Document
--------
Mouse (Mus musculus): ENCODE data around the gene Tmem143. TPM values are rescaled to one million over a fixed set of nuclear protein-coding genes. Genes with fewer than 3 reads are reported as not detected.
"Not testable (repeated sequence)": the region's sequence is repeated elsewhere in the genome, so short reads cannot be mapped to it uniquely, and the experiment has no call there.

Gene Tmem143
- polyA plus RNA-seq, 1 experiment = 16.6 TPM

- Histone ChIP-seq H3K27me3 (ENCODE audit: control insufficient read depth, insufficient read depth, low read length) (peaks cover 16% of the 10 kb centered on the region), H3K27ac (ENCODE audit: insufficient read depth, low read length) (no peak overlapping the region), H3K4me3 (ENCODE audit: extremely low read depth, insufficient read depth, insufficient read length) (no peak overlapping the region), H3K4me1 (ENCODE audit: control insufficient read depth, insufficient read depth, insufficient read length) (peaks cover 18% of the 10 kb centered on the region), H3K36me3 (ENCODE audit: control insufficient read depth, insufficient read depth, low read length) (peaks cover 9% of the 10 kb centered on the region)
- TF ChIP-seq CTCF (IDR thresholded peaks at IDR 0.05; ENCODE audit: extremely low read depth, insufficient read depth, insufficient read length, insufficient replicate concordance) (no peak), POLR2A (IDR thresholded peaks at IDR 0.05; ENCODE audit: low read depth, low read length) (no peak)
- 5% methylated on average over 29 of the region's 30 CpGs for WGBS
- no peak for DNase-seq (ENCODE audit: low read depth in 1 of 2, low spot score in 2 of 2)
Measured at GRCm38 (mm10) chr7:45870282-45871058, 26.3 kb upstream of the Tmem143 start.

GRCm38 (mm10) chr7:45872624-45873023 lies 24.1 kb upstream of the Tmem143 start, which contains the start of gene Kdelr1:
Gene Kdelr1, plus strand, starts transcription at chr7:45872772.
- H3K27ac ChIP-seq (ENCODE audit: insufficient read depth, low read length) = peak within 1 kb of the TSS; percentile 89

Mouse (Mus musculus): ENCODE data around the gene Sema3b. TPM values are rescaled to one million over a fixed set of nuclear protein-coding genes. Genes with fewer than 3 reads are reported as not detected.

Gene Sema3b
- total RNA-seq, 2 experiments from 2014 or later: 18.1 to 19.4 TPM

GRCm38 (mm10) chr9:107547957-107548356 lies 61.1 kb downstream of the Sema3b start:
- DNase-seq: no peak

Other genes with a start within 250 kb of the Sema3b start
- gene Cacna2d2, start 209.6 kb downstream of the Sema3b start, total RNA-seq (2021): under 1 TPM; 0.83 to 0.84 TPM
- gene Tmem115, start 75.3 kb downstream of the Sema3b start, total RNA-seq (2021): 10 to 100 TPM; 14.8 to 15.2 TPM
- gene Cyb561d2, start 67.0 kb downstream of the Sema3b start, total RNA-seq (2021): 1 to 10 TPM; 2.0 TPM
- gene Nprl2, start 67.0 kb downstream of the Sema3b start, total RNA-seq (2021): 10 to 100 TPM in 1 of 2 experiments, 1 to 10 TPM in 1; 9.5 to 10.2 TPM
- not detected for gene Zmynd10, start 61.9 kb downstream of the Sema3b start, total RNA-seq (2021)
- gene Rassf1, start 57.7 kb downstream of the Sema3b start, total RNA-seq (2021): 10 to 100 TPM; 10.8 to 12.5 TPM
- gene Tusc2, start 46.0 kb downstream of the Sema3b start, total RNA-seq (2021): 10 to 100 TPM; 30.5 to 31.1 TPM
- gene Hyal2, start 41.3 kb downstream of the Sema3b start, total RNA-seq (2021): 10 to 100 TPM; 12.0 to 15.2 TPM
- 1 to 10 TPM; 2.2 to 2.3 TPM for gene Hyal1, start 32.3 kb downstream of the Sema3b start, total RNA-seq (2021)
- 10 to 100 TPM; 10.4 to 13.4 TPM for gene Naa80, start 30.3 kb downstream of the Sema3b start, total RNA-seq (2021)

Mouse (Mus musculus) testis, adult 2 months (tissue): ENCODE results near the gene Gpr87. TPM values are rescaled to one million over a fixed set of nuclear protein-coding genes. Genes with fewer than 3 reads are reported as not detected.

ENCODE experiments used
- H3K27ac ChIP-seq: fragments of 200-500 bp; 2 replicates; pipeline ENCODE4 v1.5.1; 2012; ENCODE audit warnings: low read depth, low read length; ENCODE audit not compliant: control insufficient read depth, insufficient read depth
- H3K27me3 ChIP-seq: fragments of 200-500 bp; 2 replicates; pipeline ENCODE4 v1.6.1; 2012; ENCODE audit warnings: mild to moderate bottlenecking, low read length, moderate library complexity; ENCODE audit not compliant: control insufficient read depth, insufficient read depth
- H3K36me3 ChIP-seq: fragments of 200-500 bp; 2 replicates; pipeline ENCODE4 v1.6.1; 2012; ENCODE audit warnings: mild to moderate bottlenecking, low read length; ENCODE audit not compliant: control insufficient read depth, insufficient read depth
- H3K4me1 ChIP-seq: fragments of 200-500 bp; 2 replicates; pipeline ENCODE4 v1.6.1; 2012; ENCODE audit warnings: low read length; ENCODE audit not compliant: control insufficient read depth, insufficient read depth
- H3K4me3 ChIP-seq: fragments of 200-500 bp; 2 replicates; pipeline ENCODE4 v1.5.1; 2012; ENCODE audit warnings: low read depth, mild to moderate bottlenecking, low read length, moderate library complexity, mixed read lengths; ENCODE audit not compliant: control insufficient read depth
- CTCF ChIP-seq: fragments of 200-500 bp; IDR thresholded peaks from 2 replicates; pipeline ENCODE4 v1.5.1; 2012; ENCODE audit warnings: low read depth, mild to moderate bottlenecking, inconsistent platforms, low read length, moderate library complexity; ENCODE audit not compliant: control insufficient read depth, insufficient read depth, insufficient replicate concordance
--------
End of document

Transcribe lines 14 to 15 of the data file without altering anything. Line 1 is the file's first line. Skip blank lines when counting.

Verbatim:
Gene Sema3b
- total RNA-seq, 2 experiments from 2014 or later: 18.1 to 19.4 TPM